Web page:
Given that we were facility-less, showering upon return to the campsite was not an option. Plus, I kept forgetting to bring toilet paper with me when I ventured away from our camp to pee.  Any woman knows that the shake-shake method might work once, but when repeated, you basically end up wearing your toilet paper.  Again, eeew.

 

Night fell, and as soon as we got good and comfortable in our tent, the youngest began to howl.  His tummy hurt.  We barrel into the kids' tent, and the stench hit us.  He leaked.  He's not in diapers - his diaper didn't leak.  HE leaked.  

 

His sleeping bag was hit, the mat under his sleeping bag, the floor.  Mind you, we had another two kids sleeping in this poop-fortress, and two other families sleeping in tents nearby.  Desperate not to wake everybody, we pulled him out of his nastiness and I washed him (thank you, stream) while my husband attempted to clean up the tent with a pile of wipes.  Mind you, it's dark and we're half conscious.  When all was said and done, we put him back in the semi-disinfected tent and returned to ours.

 

10 minutes later, same drill.  

 

10 minutes after that, again.  

 

By then, we were taking turns on Dysentery Duty.  By the 7th round, we stopped bothering to try and get him any distance from the tents.  Needless to say, as the sun rose, it revealed the Holy Ring of Poo which surrounded us.

 

The second morning, we packed everything effected by the Stomach Virus of Death into the Hazmat duffel and headed - no, not home, home would be for intelligent people - we headed to Disney on Ice.  We bought these tickets six months ago, and dysentery or not, I'll be damned if the kids are missing Cinderella in skates.

 

While en route, I started to feel a bit....funky.  Ever budget conscious, we stopped at a grocery store to purchase rolls and lunch supplies and just after checkout, I realized that the kids must have generously shared the Virus of Death with me.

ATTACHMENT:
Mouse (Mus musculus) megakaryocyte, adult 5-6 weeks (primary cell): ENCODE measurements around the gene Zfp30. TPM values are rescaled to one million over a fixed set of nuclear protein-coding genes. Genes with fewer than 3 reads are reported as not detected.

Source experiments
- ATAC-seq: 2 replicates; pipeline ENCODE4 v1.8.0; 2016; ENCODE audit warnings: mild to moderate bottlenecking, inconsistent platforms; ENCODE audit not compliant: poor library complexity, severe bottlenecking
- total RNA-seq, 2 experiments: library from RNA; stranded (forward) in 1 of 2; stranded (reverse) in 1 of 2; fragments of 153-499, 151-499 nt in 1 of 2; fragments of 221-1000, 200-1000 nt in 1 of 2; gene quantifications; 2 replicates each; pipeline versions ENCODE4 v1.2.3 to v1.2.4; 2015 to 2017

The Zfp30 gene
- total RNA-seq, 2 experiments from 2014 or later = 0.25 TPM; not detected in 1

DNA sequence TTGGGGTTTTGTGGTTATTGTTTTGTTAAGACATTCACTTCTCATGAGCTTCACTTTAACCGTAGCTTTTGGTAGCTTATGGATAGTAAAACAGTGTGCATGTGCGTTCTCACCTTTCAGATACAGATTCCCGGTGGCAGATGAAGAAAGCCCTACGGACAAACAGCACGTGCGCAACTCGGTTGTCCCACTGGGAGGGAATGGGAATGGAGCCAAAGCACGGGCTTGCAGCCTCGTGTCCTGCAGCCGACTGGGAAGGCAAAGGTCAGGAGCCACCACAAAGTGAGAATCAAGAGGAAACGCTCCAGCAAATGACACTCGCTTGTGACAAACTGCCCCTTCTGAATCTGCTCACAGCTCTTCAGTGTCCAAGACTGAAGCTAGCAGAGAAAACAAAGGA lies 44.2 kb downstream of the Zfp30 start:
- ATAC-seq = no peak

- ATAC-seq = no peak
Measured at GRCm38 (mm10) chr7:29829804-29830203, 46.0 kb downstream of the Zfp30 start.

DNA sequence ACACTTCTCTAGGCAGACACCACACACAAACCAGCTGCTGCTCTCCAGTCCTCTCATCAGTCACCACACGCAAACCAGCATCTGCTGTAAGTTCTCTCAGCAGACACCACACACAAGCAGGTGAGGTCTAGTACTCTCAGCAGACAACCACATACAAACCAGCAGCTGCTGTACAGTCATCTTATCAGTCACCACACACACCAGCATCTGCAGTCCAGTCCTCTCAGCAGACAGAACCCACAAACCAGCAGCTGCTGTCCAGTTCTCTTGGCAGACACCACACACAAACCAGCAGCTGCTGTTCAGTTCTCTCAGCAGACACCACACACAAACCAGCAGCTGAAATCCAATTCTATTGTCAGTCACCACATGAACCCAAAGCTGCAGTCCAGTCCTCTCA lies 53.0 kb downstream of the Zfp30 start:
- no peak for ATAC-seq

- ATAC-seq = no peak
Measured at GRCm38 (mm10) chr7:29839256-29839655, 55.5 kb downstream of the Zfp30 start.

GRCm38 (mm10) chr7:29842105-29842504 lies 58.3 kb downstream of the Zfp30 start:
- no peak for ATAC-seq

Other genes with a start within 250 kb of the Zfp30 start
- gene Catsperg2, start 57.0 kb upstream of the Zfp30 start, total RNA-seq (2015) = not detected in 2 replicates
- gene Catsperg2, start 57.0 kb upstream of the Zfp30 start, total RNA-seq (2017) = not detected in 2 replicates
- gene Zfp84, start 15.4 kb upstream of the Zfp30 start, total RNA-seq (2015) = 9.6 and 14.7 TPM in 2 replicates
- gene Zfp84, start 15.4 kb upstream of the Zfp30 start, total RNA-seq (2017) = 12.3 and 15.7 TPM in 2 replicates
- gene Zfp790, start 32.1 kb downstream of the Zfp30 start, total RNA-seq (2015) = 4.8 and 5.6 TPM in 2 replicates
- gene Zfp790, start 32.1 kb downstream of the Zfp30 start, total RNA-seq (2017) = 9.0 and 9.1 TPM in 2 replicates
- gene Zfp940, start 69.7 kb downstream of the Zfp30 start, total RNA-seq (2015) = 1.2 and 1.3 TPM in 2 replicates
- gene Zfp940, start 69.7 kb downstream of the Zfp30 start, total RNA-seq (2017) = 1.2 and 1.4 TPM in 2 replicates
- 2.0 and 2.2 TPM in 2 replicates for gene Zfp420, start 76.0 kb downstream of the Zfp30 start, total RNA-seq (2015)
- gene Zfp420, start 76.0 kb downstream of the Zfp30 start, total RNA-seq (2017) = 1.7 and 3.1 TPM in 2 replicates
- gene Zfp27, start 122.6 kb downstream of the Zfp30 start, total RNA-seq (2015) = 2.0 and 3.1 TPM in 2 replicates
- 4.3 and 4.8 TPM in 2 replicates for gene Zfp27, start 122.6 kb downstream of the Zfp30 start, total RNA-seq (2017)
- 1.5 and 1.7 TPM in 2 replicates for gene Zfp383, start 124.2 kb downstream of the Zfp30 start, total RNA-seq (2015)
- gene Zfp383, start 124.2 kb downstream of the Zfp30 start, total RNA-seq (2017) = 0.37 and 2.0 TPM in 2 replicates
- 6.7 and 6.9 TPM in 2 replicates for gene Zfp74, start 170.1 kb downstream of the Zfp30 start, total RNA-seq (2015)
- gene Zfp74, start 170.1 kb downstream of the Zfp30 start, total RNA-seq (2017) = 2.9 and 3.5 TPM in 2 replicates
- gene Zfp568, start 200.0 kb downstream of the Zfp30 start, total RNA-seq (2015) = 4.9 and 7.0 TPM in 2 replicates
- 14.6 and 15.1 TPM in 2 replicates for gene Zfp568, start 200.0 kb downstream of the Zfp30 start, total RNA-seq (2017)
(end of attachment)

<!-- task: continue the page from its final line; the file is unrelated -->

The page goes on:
Given my history of fainting, I knew it was coming....the world started to go black. Right there in Mega.

 

Now, Israelis don't take this sort of thing lightly. As I went down, I called to Eytan (husband) still bagging our groceries, but he didn't hear me.  The manager did, though, and ran around screaming "Eytan! Who is Eytan?  Is there an Eytan?" and the staff promptly brought water, assigned a checkout girl to watch the kids, gave them chocolate, and called an ambulance.  What fun.  

 

Disney on Ice was in an hour.  

 

It took me a good 15 minutes to make it to the bathroom, with Eytan's help, and by then, the ambulance crew was checking my blood pressure (low) and sugar levels (fine.)  I drank some water and was told to have a sandwich.  

Feeling up to it after another 30 minutes, on to Disney on Ice we went.

Now, knowing our two year old could not possibly appreciate all the glories of Barbie and Ken doing pirouettes, and seats (even discounted, even balcony) cost us $25/piece, we smartly only purchased tickets for one parent and the two Big Kids.  That meant that either I had to be alone in a nearby park with the Little, or accompany the two Bigs.  Which would be a better scenario if I passed out again?  We vollied the merits back and forth, and decided that the stadium had medics on call, so it was probably a safer bet.  Like I said, we're geniuses.

 

Settled in with two very excited Bigs, the show began.  I made it through all of Lightening McQueen performance (they call him Speedy McQueen here, because have you ever heard an Israeli try and pronounce "lightening?") but as Toy Story began, I felt it coming.  

 

Decision time.  

 

We were a full floor and a half away from the bathroom (I scouted it ahead of time.) Did I grab them away from Woody and his friends and have them join me for my bathroom adventure, or do I leave them alone in their seats, sandwiched between strangers, hoping that I recovered quickly enough to return unnoticed?

 

I had about 15 seconds before I hit the floor, so I had to decide fast.  I opted to go it alone and made it to the stall before the black hit.  I'm pretty efficient - I managed to revive, vomit and use the facilities in less than 10 minutes, and slip back in (ok, climb over 15 annoyed show goers) without a hitch.  The kids hardly noticed my absence, she show ended (finally) and we went successfully on our way.

 

Will I camp again?  Damn straight I will. Because even worse than camping with two diarrhea-ridden kids.....is a life without adventure.